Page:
Human Error, Part II

I like Brian Williams. I’ve always found him entertaining. As far as delivering the news, I don’t think he’s better or worse than anyone else. How could he be? It’s the news—you either tell it or you don’t.

But that’s the problem. We don’t really want the news. We prefer the feel-good stories that substitute as news—the items that come after that first commercial break. If we really wanted the news we’d watch PBS.

Still Brian Williams made a mistake—he took liberties with the part of the news after the first commercial. He turned a feel-good story into a feel-too-good story by adding fictitious details. It was so unnecessary: we’d have been happy with the feel-good story alone. Didn’t he know we’re not that choosy anymore?

So now Brian Williams is taking some time off to weigh the possibilities and become the butt of jokes. Many people want him gone for good. They accuse him of stealing valor, of turning a soldier’s heroic act into his own. I don’t think Mr. Williams said to himself beforehand, “Mmmh, let’s see, tonight I’ll steal some valor.” In fact with what we’ve learned about memory the past few days since Mr. Williams conflated those events in the Middle East, it’s entirely possible that he made an honest mistake. I’ll let the experts figure that out.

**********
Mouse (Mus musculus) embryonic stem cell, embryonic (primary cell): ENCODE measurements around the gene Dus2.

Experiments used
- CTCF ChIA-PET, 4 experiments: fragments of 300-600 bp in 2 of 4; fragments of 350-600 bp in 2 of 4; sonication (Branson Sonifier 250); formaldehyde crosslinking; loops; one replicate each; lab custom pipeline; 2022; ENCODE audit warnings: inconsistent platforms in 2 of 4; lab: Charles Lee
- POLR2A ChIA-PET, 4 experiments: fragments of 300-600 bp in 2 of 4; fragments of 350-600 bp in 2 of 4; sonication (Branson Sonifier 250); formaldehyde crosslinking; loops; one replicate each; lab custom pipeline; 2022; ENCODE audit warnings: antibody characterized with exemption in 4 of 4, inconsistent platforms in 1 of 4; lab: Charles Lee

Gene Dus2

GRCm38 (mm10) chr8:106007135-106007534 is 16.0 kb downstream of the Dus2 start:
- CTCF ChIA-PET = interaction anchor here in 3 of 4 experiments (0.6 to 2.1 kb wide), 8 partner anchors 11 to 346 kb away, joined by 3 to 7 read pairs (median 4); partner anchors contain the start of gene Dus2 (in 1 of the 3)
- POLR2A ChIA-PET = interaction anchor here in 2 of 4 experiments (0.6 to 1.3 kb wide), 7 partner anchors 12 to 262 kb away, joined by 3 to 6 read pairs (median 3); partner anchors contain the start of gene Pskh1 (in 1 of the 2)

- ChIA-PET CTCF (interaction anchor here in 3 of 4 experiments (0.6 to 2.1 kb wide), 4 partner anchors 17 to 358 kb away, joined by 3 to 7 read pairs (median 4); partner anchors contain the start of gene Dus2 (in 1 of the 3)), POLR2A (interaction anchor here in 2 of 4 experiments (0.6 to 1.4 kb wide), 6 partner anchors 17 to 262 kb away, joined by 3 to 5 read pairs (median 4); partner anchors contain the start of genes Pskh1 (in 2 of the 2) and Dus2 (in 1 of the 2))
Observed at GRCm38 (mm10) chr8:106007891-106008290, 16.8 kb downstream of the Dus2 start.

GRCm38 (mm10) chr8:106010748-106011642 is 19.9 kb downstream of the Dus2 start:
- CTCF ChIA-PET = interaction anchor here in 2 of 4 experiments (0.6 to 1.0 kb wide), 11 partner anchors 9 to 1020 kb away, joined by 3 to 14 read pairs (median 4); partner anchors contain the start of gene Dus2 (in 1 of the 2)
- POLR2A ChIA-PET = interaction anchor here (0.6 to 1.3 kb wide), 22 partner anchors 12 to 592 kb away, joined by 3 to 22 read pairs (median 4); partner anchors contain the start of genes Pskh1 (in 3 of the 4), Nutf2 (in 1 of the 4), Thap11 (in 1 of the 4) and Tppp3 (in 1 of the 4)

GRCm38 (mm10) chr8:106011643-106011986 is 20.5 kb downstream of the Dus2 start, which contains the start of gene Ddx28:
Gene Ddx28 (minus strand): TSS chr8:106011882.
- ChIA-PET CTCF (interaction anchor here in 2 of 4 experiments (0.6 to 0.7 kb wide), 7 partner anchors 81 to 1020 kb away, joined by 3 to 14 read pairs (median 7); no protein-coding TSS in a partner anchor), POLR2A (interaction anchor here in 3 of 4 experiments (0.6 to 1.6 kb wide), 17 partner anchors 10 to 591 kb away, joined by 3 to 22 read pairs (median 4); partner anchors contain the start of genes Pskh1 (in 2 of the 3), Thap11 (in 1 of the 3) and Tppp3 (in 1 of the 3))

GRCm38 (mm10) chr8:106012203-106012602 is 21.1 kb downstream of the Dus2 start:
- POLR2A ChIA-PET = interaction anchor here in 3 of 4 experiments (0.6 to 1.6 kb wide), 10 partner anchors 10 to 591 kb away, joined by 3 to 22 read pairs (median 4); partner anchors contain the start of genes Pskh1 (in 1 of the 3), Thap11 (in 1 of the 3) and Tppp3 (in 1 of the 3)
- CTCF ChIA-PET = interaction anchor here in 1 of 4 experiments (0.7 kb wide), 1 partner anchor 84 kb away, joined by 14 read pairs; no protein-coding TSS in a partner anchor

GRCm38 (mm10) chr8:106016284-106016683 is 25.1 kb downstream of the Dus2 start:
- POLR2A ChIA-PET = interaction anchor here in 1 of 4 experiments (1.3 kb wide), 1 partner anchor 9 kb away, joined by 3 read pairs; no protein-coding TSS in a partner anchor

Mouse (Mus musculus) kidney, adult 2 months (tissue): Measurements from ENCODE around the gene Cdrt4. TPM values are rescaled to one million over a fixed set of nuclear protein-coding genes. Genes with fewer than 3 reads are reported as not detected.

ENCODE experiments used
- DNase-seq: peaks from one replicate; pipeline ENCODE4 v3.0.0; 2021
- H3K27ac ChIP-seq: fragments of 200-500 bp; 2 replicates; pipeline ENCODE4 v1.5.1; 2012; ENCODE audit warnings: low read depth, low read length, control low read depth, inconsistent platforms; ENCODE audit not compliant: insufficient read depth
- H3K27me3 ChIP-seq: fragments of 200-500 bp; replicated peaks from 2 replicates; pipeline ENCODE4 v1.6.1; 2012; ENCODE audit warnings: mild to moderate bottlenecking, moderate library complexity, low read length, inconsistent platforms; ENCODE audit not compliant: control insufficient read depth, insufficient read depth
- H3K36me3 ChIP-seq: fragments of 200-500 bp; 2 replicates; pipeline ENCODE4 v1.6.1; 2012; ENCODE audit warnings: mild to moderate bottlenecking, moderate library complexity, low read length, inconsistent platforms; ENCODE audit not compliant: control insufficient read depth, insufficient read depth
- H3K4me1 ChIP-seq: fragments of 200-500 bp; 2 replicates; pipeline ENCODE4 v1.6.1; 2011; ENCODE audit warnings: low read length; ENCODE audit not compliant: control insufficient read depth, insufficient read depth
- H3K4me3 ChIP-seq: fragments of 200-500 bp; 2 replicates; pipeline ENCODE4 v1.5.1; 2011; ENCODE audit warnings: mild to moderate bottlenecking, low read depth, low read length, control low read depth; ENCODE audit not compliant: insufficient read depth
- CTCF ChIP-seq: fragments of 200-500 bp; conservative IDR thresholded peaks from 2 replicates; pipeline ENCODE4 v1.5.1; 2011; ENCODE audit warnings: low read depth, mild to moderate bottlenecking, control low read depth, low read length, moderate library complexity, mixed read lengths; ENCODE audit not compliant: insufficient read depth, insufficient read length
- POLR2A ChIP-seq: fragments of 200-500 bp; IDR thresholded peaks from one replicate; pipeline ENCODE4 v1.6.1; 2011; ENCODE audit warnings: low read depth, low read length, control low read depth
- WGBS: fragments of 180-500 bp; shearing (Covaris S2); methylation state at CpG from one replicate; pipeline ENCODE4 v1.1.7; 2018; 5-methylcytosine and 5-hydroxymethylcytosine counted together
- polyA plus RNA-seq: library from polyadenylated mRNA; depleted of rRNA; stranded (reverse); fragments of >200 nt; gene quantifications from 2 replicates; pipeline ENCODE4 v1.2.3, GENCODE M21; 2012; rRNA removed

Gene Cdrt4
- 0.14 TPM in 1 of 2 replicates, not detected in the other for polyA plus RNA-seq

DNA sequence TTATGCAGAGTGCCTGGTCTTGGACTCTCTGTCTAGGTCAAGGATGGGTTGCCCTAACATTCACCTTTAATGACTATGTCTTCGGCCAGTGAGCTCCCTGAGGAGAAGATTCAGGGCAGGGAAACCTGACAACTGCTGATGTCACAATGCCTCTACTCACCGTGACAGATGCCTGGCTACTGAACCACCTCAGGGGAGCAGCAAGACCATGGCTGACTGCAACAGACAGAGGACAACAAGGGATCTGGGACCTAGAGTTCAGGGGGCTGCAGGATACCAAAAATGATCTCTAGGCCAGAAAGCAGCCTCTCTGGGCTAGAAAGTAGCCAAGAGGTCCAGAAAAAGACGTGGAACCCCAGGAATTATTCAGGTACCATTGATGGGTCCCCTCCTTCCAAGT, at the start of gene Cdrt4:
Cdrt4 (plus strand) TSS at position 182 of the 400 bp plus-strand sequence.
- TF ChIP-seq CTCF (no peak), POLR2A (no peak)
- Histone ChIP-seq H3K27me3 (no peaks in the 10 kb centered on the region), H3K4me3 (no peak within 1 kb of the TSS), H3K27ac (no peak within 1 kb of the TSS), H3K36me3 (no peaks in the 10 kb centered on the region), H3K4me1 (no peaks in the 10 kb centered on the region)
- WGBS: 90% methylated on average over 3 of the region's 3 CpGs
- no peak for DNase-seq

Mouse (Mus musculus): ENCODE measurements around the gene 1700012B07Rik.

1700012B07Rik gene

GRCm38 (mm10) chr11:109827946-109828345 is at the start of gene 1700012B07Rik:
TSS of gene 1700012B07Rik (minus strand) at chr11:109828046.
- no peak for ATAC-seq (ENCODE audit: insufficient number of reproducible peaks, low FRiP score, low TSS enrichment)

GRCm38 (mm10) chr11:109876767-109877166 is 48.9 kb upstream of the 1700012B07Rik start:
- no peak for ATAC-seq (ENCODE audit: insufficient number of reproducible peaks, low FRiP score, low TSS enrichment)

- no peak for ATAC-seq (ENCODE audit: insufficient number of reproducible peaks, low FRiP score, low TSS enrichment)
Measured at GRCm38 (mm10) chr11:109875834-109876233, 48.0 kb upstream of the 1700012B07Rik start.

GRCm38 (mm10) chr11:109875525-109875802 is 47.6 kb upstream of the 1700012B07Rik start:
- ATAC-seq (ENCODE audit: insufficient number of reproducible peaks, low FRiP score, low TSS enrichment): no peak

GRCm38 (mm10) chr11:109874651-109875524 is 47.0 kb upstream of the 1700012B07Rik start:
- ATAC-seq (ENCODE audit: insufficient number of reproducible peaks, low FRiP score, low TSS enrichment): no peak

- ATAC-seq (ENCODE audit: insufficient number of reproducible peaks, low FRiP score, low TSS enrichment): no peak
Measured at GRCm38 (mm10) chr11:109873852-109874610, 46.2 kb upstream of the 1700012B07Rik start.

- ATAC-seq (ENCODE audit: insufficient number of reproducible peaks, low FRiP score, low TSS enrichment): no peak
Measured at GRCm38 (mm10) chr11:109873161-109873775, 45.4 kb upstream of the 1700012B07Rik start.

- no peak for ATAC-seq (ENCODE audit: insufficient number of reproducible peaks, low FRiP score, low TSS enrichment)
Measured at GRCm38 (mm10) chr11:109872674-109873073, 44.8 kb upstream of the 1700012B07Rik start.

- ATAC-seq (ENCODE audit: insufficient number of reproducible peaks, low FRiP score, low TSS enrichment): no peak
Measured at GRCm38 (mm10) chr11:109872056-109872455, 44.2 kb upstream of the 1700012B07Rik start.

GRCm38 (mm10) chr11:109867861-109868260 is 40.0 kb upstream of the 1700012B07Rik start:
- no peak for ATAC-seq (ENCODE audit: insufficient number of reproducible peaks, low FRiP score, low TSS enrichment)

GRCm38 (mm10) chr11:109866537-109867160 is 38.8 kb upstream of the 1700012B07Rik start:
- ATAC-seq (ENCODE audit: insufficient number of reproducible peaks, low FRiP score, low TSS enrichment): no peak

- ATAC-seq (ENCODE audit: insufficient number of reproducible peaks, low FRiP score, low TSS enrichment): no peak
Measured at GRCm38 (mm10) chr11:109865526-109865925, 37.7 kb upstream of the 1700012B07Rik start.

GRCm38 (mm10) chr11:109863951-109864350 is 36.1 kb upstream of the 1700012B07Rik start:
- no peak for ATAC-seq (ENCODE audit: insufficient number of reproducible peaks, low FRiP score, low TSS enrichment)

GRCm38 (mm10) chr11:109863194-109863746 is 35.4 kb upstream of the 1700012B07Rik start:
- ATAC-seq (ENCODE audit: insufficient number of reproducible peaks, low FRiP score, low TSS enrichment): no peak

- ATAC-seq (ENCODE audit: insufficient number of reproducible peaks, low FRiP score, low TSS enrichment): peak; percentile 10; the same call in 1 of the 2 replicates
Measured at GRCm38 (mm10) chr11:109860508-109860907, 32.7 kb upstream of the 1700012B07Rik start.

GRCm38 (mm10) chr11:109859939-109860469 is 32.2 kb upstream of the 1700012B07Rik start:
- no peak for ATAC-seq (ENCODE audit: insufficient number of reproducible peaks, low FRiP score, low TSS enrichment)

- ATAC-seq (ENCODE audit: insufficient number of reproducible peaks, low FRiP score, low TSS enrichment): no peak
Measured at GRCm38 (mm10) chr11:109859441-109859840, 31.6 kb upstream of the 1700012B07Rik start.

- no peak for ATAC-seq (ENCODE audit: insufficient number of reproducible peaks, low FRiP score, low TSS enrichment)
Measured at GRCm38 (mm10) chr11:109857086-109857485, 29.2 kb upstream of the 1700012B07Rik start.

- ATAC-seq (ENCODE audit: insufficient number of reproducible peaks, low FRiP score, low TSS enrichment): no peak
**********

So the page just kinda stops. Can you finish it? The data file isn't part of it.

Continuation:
Let’s not, however, fall for this shibboleth that news anchors need to be held to a higher standard. Really? Higher than who? Higher than politicians who control the operation of this country?

Texas republican governor Rick Perry currently faces two felony charges.

Before he became Florida’s republican governor, Rick Scott was the CEO of Columbia/HCA which was fined a total of $1.7 billion for Medicare and Medicaid fraud.

So as not to slight the democrats, Queens Assemblyman William Scarborough faces 23 state and 11 federal charges over misuse of campaign funds.

They say Brian Williams has done this kind of thing before—enhanced stories to make them more compelling. I hope that’s not true, but if it is, well, I can’t lament that I put him on a pedestal and he let me down. I don’t own a pedestal. And if he doesn’t “give it to us straight” the way Walter Cronkite did, it’s because we don’t want it straight anymore. Seriously does it really matter who tells us a story involving pandas or kittens, or William Kate and Prince George arriving home after their Caribbean vacation?

Maybe stories like that become so mind-numbing after a time, that making stuff up is the only way to say sane.

 

 

 

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